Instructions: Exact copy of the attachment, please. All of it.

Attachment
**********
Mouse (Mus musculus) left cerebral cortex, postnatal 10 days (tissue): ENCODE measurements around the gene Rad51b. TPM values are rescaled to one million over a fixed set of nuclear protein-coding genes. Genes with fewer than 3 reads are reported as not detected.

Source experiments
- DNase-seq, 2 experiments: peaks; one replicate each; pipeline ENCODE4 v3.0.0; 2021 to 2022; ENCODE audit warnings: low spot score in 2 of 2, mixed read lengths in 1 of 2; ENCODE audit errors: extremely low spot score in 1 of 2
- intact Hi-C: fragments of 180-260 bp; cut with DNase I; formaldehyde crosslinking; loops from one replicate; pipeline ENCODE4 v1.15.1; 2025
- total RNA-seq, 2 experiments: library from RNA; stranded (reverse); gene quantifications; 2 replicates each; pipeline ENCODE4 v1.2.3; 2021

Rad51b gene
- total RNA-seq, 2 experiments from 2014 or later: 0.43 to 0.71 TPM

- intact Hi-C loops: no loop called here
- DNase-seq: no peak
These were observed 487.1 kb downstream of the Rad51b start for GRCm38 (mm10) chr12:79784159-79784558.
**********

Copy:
Mouse (Mus musculus) left cerebral cortex, postnatal 10 days (tissue): ENCODE measurements around the gene Rad51b. TPM values are rescaled to one million over a fixed set of nuclear protein-coding genes. Genes with fewer than 3 reads are reported as not detected.

Source experiments
- DNase-seq, 2 experiments: peaks; one replicate each; pipeline ENCODE4 v3.0.0; 2021 to 2022; ENCODE audit warnings: low spot score in 2 of 2, mixed read lengths in 1 of 2; ENCODE audit errors: extremely low spot score in 1 of 2
- intact Hi-C: fragments of 180-260 bp; cut with DNase I; formaldehyde crosslinking; loops from one replicate; pipeline ENCODE4 v1.15.1; 2025
- total RNA-seq, 2 experiments: library from RNA; stranded (reverse); gene quantifications; 2 replicates each; pipeline ENCODE4 v1.2.3; 2021

Rad51b gene
- total RNA-seq, 2 experiments from 2014 or later: 0.43 to 0.71 TPM

- intact Hi-C loops: no loop called here
- DNase-seq: no peak
These were observed 487.1 kb downstream of the Rad51b start for GRCm38 (mm10) chr12:79784159-79784558.